As a young woman, Howard scored a summer job at the Mirish Co., where she rubbed shoulders with legends like Billy Wilder. “I was looking for a husband and, for a while, no one married me,” she says. So she bided her time, first working as an assistant to Freddie Fields, who presided over the hot CMA (a forerunner to ICM), before establishing herself as a casting agent, working on such films as “Tootsie” and “The Right Stuff.” “Working as a casting agent, I honestly thought that all agents ever did was give you incorrect availabilities,” she recalls.
In Chicago, Jacobs was writing commercials for Leo Burnett when she decided to drive to L.A. and crash on a friend’s couch. Spotting a wanted ad for a children’s agent, she talked her way into the job — pay: $12,000 a year — even though she had no experience. Suddenly, at age 24, she was representing Justine and Jason Bateman; putting Justine on “Family Ties” was one of her first coups. But it wasn’t until Nicole David and Arnold Rifkin invited her to join Triad that she felt she’d landed her first real job.
For Queally, who was raised on a farm in Ireland, a job as David’s assistant also provided entry into Hollywood, though she had worked as an agent in Dublin, where she originally operated from a pay phone and hung out at the Shelbourne Hotel, keeping an ear out for a foreign accent, which could mean a producer was in town to shoot a film.
“I was a regular Broadway Danny Rosie,” she quips. At one point, she had clients in a French production in Westport, County Mayo and a German production in Galway, so she would take the train to County Mayo to collect French francs and then hitchhike to pick up the German marks. Irish films were a rarity; her business boomed while Jim Sheridan’s “My Left Foot” was shooting, but then when the prospects for local production dimmed, she decided to try her luck in Hollywood.
Paradigm’s Debbee Klein, unlike many of these agents, had an early fascination with TV. Growing up in a family of lawyers, she remembers waiting every September for the fall preview edition of TV Guide.
While at UCLA, she lucked into a summer job at Norman Lear’s Tandem Prods., where she was invited to sit in on the entire production process. By 20, she’d become a full-fledged agent at the small Irv Schechter Agency, where, over time, she built a TV list, which she brought with her when Sam Gores invited her to join Paradigm in 1997.
One strategy that enabled a number of these agents to stake out their own turf was developing distinct specialties.
ICM’s Nicole Clemens, who knocked around as a development and production exec before joining that agency, carved out a niche of her own by starting a life-rights division, jumping on names in the news that projects could be built around and snapping up magazine articles like Ken Li’s “Racer X” that ignited “The Fast and the Furious.”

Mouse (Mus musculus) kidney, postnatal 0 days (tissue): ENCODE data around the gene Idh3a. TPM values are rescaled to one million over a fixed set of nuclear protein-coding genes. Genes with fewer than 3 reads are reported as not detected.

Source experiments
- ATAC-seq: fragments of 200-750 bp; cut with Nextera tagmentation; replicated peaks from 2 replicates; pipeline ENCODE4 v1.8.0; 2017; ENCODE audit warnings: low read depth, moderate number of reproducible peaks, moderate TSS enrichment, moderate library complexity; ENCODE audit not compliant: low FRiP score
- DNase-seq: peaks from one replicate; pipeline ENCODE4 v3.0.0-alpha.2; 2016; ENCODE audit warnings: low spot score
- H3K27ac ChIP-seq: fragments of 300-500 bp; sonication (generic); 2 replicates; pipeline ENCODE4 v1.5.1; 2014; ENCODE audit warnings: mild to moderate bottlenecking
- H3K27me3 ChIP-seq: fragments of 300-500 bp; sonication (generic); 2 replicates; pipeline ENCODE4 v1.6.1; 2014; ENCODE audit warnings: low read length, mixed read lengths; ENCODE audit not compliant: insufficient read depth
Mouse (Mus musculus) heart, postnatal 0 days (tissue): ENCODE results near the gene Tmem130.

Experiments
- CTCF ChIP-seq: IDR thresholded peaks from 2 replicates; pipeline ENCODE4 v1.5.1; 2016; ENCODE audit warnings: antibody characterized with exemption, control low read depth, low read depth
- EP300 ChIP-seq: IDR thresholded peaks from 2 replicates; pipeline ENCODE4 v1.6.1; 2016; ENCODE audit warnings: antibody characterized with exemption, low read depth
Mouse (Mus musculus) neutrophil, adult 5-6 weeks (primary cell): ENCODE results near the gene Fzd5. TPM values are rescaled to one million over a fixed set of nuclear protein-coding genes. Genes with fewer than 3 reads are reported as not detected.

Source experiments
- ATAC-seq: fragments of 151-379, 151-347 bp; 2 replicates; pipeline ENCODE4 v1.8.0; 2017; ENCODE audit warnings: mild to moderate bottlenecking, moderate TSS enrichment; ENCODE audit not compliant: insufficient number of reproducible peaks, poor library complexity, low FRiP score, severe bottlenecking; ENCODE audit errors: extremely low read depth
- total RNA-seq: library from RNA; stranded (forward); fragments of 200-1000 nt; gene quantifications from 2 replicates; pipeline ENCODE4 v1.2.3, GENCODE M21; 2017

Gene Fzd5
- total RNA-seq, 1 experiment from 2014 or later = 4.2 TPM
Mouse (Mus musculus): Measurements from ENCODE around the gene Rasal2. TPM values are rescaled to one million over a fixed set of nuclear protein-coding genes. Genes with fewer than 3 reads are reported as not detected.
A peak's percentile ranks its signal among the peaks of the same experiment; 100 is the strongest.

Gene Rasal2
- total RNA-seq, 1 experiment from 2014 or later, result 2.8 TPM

Former music journalist Erin Culley, now at CAA, was about to take over editing the Random Notes section of Rolling Stone magazine when she got an unexpected call from CAA’s Brian Loucks, asking, “Have you ever thought of becoming an agent?” She hadn’t, but they hit it off over lunch, and today she works with the agency’s music clientele, grooming them to make the transition to TV and film. “Now it’s not as much of an out-of-the-box idea” as it was in the mid-’90s when she started, says Culley, who has helped Alanis Morissette land an acting gig on Showtime’s “Weeds” and “American Idol’s” Fantasia make her Broadway debut in “The Color Purple.”
All these women face jobs that can easily claim their every waking hour. Striking a balance between work and home isn’t easy, and that may be more difficult for women expected to do double duty as mothers. Their mania for BlackBerrys makes things worse.
Culley got in a rare fight with her boyfriend during a vacation in Hawaii, when he threatened to throw her BlackBerry out the window. Last Christmas, at a family meeting, Queally’s clan, which includes three children, threatened not to go on a trip to Hawaii unless she surrendered her BlackBerry. “We struck a compromise,” she says. “When we’re on vacation, I get it for one hour a day, just so I can know what’s going on as opposed to wondering about what’s going on.”
When Klein joined Paradigm, she warned Gores that she needed family time in the evening, but promised, “I will sign more people in carpool lines than most people will in a year.” Even though she’s home in the evenings, she says she’s often e-mailing clients like producers Marc Cherry or Shane Brennan.
“You have to really try to separate you social life from your professional life,” says Jacobs, who tries to carve out some time for herself on Saturdays and is happy if she can steal away with her pit bull Sugar. “It’s important to have them both.”